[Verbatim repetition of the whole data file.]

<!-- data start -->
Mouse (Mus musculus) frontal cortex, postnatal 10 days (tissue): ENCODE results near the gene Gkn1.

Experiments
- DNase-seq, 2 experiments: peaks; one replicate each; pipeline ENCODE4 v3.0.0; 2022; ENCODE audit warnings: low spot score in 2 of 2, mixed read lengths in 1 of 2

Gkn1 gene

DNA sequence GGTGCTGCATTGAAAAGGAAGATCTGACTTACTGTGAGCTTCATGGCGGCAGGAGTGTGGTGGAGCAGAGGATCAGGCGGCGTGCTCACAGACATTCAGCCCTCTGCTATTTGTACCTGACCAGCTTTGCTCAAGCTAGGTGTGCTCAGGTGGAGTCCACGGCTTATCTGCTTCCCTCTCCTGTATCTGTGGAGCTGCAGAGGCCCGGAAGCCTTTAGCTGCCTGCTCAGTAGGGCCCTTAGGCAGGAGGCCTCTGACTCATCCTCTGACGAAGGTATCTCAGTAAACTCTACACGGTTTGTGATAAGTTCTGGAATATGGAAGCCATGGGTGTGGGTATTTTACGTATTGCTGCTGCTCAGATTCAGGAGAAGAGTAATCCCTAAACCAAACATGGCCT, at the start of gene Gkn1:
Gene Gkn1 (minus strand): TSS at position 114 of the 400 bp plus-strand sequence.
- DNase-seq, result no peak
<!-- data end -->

Mouse (Mus musculus) frontal cortex, postnatal 10 days (tissue): ENCODE results near the gene Gkn1.

Experiments
- DNase-seq, 2 experiments: peaks; one replicate each; pipeline ENCODE4 v3.0.0; 2022; ENCODE audit warnings: low spot score in 2 of 2, mixed read lengths in 1 of 2

Gkn1 gene

DNA sequence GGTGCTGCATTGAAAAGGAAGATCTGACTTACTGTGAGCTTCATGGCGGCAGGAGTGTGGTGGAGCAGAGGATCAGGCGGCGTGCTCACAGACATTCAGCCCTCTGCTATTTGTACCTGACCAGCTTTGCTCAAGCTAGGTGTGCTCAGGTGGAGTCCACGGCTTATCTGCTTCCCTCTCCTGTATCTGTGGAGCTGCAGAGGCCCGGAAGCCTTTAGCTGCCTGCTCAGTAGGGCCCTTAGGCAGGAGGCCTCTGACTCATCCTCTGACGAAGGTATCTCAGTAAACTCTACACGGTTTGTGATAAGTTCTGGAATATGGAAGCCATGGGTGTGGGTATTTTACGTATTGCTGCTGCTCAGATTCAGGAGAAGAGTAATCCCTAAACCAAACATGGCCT, at the start of gene Gkn1:
Gene Gkn1 (minus strand): TSS at position 114 of the 400 bp plus-strand sequence.
- DNase-seq, result no peak